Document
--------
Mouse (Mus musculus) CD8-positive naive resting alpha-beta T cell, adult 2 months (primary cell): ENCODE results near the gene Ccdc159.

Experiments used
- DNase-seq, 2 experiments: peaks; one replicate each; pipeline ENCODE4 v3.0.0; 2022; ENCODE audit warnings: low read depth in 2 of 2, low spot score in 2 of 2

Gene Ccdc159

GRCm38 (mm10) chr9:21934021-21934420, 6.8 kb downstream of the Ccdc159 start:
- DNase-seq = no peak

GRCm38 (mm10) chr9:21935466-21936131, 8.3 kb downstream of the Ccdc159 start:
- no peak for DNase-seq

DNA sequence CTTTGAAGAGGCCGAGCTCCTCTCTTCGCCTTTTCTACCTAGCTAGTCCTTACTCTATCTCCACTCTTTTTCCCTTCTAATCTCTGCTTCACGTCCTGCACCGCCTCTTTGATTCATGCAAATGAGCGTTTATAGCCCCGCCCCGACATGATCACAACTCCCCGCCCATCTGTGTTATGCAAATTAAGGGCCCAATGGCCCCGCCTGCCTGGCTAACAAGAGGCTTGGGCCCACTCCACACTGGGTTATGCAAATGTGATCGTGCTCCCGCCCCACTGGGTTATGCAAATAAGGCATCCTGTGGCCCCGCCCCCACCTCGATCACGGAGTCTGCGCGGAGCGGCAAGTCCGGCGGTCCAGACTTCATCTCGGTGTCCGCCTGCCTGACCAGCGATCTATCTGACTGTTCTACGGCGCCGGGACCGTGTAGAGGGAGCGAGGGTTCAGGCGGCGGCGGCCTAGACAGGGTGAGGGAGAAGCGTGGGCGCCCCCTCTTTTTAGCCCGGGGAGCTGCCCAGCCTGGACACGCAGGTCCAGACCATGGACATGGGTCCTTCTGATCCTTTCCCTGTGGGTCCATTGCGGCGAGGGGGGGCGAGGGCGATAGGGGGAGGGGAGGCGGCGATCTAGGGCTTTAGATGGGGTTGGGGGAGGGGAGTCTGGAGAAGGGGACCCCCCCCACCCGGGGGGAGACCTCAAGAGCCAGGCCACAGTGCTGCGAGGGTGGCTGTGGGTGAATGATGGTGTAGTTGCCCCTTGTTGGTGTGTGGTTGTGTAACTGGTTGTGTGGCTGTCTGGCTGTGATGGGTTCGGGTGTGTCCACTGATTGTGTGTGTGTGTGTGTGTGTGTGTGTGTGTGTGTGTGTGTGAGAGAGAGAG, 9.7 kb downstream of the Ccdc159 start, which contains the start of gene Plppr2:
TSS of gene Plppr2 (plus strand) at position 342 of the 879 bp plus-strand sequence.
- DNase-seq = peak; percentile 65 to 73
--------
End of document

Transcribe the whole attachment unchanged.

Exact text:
Mouse (Mus musculus) CD8-positive naive resting alpha-beta T cell, adult 2 months (primary cell): ENCODE results near the gene Ccdc159.

Experiments used
- DNase-seq, 2 experiments: peaks; one replicate each; pipeline ENCODE4 v3.0.0; 2022; ENCODE audit warnings: low read depth in 2 of 2, low spot score in 2 of 2

Gene Ccdc159

GRCm38 (mm10) chr9:21934021-21934420, 6.8 kb downstream of the Ccdc159 start:
- DNase-seq = no peak

GRCm38 (mm10) chr9:21935466-21936131, 8.3 kb downstream of the Ccdc159 start:
- no peak for DNase-seq

DNA sequence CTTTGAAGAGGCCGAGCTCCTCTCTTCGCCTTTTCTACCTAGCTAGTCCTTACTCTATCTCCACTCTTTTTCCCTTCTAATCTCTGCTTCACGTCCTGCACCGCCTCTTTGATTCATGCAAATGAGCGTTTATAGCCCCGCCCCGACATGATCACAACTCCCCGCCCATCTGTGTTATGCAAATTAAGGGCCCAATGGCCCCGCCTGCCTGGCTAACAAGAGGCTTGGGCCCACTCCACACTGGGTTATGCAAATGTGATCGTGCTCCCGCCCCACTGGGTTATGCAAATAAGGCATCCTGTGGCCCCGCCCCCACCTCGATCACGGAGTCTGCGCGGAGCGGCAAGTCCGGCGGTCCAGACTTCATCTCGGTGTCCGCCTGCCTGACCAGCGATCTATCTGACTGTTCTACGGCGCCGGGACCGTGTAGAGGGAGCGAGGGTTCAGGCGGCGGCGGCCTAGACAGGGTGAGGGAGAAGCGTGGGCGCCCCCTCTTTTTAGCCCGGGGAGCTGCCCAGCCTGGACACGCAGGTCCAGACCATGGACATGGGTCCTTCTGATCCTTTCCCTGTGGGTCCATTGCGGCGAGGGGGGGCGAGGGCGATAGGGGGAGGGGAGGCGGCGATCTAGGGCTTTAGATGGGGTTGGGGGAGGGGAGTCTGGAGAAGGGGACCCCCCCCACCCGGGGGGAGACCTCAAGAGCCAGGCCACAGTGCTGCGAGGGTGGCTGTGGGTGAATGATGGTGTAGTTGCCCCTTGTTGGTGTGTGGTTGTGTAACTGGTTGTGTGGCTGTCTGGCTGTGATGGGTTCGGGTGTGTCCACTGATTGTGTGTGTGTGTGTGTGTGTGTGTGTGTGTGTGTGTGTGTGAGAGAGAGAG, 9.7 kb downstream of the Ccdc159 start, which contains the start of gene Plppr2:
TSS of gene Plppr2 (plus strand) at position 342 of the 879 bp plus-strand sequence.
- DNase-seq = peak; percentile 65 to 73